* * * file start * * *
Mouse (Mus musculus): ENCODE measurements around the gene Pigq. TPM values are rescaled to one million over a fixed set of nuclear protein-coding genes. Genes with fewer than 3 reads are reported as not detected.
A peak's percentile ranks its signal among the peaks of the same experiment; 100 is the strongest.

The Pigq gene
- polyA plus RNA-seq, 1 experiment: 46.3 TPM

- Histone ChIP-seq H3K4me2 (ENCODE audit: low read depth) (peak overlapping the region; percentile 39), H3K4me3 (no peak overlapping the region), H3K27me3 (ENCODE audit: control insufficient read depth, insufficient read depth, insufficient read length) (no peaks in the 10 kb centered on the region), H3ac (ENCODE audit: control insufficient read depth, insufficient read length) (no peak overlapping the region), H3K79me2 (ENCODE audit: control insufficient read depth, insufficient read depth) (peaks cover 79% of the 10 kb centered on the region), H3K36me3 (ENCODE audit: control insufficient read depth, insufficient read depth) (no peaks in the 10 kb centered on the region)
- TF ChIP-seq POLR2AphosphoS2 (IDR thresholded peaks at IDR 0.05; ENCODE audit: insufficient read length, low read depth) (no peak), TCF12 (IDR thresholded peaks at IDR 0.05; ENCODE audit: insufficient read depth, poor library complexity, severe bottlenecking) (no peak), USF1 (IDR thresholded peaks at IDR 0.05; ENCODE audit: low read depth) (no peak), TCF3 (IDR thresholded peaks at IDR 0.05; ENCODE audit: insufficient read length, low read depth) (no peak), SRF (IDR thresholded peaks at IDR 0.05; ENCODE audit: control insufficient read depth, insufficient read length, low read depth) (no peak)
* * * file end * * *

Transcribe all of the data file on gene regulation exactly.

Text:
Mouse (Mus musculus): ENCODE measurements around the gene Pigq. TPM values are rescaled to one million over a fixed set of nuclear protein-coding genes. Genes with fewer than 3 reads are reported as not detected.
A peak's percentile ranks its signal among the peaks of the same experiment; 100 is the strongest.

The Pigq gene
- polyA plus RNA-seq, 1 experiment: 46.3 TPM

- Histone ChIP-seq H3K4me2 (ENCODE audit: low read depth) (peak overlapping the region; percentile 39), H3K4me3 (no peak overlapping the region), H3K27me3 (ENCODE audit: control insufficient read depth, insufficient read depth, insufficient read length) (no peaks in the 10 kb centered on the region), H3ac (ENCODE audit: control insufficient read depth, insufficient read length) (no peak overlapping the region), H3K79me2 (ENCODE audit: control insufficient read depth, insufficient read depth) (peaks cover 79% of the 10 kb centered on the region), H3K36me3 (ENCODE audit: control insufficient read depth, insufficient read depth) (no peaks in the 10 kb centered on the region)
- TF ChIP-seq POLR2AphosphoS2 (IDR thresholded peaks at IDR 0.05; ENCODE audit: insufficient read length, low read depth) (no peak), TCF12 (IDR thresholded peaks at IDR 0.05; ENCODE audit: insufficient read depth, poor library complexity, severe bottlenecking) (no peak), USF1 (IDR thresholded peaks at IDR 0.05; ENCODE audit: low read depth) (no peak), TCF3 (IDR thresholded peaks at IDR 0.05; ENCODE audit: insufficient read length, low read depth) (no peak), SRF (IDR thresholded peaks at IDR 0.05; ENCODE audit: control insufficient read depth, insufficient read length, low read depth) (no peak)